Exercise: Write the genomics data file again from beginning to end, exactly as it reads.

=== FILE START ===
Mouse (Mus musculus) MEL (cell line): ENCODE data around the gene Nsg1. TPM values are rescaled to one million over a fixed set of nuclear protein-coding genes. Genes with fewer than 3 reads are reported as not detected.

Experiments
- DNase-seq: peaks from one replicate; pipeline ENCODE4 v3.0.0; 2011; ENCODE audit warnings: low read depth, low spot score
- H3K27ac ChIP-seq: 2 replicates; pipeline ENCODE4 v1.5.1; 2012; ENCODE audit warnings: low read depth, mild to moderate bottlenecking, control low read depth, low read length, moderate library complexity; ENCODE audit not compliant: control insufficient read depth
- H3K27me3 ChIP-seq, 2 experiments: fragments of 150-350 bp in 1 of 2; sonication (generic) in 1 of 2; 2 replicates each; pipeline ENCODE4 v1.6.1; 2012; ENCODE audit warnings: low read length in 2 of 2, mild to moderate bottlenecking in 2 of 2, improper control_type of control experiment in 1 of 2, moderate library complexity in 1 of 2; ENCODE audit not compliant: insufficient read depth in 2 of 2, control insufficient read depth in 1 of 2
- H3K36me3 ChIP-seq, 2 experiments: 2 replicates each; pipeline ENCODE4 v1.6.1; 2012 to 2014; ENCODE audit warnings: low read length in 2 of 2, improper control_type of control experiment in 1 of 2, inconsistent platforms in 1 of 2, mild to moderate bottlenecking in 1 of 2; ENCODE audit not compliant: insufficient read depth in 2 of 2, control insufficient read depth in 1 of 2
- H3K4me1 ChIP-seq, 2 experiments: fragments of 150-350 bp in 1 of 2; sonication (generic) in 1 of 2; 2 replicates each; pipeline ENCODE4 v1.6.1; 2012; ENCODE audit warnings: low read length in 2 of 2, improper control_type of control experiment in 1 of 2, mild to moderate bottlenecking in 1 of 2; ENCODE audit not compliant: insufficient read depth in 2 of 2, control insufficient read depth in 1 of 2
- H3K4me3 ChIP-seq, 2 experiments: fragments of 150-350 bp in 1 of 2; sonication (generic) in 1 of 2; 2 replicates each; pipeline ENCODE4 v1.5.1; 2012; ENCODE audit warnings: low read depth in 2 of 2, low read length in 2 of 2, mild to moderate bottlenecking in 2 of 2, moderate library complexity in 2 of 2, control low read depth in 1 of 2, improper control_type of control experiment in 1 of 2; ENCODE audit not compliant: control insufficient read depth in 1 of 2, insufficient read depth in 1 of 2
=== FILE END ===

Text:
Mouse (Mus musculus) MEL (cell line): ENCODE data around the gene Nsg1. TPM values are rescaled to one million over a fixed set of nuclear protein-coding genes. Genes with fewer than 3 reads are reported as not detected.

Experiments
- DNase-seq: peaks from one replicate; pipeline ENCODE4 v3.0.0; 2011; ENCODE audit warnings: low read depth, low spot score
- H3K27ac ChIP-seq: 2 replicates; pipeline ENCODE4 v1.5.1; 2012; ENCODE audit warnings: low read depth, mild to moderate bottlenecking, control low read depth, low read length, moderate library complexity; ENCODE audit not compliant: control insufficient read depth
- H3K27me3 ChIP-seq, 2 experiments: fragments of 150-350 bp in 1 of 2; sonication (generic) in 1 of 2; 2 replicates each; pipeline ENCODE4 v1.6.1; 2012; ENCODE audit warnings: low read length in 2 of 2, mild to moderate bottlenecking in 2 of 2, improper control_type of control experiment in 1 of 2, moderate library complexity in 1 of 2; ENCODE audit not compliant: insufficient read depth in 2 of 2, control insufficient read depth in 1 of 2
- H3K36me3 ChIP-seq, 2 experiments: 2 replicates each; pipeline ENCODE4 v1.6.1; 2012 to 2014; ENCODE audit warnings: low read length in 2 of 2, improper control_type of control experiment in 1 of 2, inconsistent platforms in 1 of 2, mild to moderate bottlenecking in 1 of 2; ENCODE audit not compliant: insufficient read depth in 2 of 2, control insufficient read depth in 1 of 2
- H3K4me1 ChIP-seq, 2 experiments: fragments of 150-350 bp in 1 of 2; sonication (generic) in 1 of 2; 2 replicates each; pipeline ENCODE4 v1.6.1; 2012; ENCODE audit warnings: low read length in 2 of 2, improper control_type of control experiment in 1 of 2, mild to moderate bottlenecking in 1 of 2; ENCODE audit not compliant: insufficient read depth in 2 of 2, control insufficient read depth in 1 of 2
- H3K4me3 ChIP-seq, 2 experiments: fragments of 150-350 bp in 1 of 2; sonication (generic) in 1 of 2; 2 replicates each; pipeline ENCODE4 v1.5.1; 2012; ENCODE audit warnings: low read depth in 2 of 2, low read length in 2 of 2, mild to moderate bottlenecking in 2 of 2, moderate library complexity in 2 of 2, control low read depth in 1 of 2, improper control_type of control experiment in 1 of 2; ENCODE audit not compliant: control insufficient read depth in 1 of 2, insufficient read depth in 1 of 2